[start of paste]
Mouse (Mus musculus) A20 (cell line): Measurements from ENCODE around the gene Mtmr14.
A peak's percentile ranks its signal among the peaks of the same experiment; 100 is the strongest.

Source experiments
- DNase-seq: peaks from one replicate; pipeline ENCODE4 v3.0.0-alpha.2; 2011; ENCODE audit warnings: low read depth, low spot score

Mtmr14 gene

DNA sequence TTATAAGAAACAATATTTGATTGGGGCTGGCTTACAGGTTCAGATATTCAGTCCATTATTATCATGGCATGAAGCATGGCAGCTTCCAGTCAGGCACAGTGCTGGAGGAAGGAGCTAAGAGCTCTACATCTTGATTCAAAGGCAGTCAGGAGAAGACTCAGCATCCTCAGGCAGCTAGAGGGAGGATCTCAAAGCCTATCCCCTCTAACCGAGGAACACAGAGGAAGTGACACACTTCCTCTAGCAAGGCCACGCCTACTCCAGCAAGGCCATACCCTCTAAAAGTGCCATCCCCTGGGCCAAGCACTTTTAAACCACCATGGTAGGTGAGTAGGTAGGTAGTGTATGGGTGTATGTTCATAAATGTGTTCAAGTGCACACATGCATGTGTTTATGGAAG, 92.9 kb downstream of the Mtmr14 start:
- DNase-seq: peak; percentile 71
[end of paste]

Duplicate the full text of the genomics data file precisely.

Mouse (Mus musculus) A20 (cell line): Measurements from ENCODE around the gene Mtmr14.
A peak's percentile ranks its signal among the peaks of the same experiment; 100 is the strongest.

Source experiments
- DNase-seq: peaks from one replicate; pipeline ENCODE4 v3.0.0-alpha.2; 2011; ENCODE audit warnings: low read depth, low spot score

Mtmr14 gene

DNA sequence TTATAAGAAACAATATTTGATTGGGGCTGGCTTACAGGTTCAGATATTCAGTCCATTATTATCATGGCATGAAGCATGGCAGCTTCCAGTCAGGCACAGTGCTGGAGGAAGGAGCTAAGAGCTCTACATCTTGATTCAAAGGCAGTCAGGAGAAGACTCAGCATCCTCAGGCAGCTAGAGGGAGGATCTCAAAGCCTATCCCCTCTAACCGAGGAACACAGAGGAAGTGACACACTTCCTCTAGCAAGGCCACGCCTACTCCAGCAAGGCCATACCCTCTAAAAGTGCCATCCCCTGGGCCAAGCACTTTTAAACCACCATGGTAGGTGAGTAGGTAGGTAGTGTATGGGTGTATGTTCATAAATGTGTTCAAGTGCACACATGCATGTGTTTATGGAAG, 92.9 kb downstream of the Mtmr14 start:
- DNase-seq: peak; percentile 71